Syne-1, Syne-2 and ANC-1 have similar domains and lengths to dystrophin. The KASH domain of ANC-1 and of the Syne proteins allows them and their SUN partners to bridge the double membrane of the nuclear envelope, whereas dystrophin and its partners only transfer forces across a single plasma membrane (Starr and Han, 2003). The Syne proteins also are involved in mediating the stiffness of the global cytoskeleton. Tissue-culture cells that overexpress the dominant-negative construct show a decrease in mechanical stiffness, even far from the nucleus (Stewart-Hutchinson et al., 2008). These data lead to an interesting hypothesis that Syne proteins, the actin network and the nuclear-envelope bridge might directly transmit mechanical stimuli from the plasma membrane to the chromatin, thereby affecting the transcription of certain genes (Gieni and Hendzel, 2008).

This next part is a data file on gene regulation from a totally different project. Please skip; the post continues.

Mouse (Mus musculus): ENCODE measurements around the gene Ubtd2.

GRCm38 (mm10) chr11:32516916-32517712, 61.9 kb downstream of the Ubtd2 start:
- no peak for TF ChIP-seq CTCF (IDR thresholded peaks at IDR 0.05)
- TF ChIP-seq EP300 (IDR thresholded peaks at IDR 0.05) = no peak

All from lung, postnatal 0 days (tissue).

KASH proteins also mediate nuclear migration through both centrosome-dependent and centrosome-independent mechanisms. Drosophila Klarsicht functions during nuclear migration in pseudostratified developing photoreceptor cells to attach the nucleus to centrosomes (Fig. 3B). In klarsicht or klaroid mutants, the centrosome migrates normally to the apical surface of the eye disc immediately after the morphogenic front passes, but nuclei fail to attach to the centrosome and remain basal (Kracklauer et al., 2007; Patterson et al., 2004). Klarsicht is thought to function through dynein (Gross et al., 2000; Welte et al., 1998), and mutations in the dynein regulators dynactin, Bic-D and LIS1 also disrupt nuclear migration (Swan et al., 1999; Whited et al., 2004). However, the exact mechanism of how Klarsicht interacts with dynein is unknown.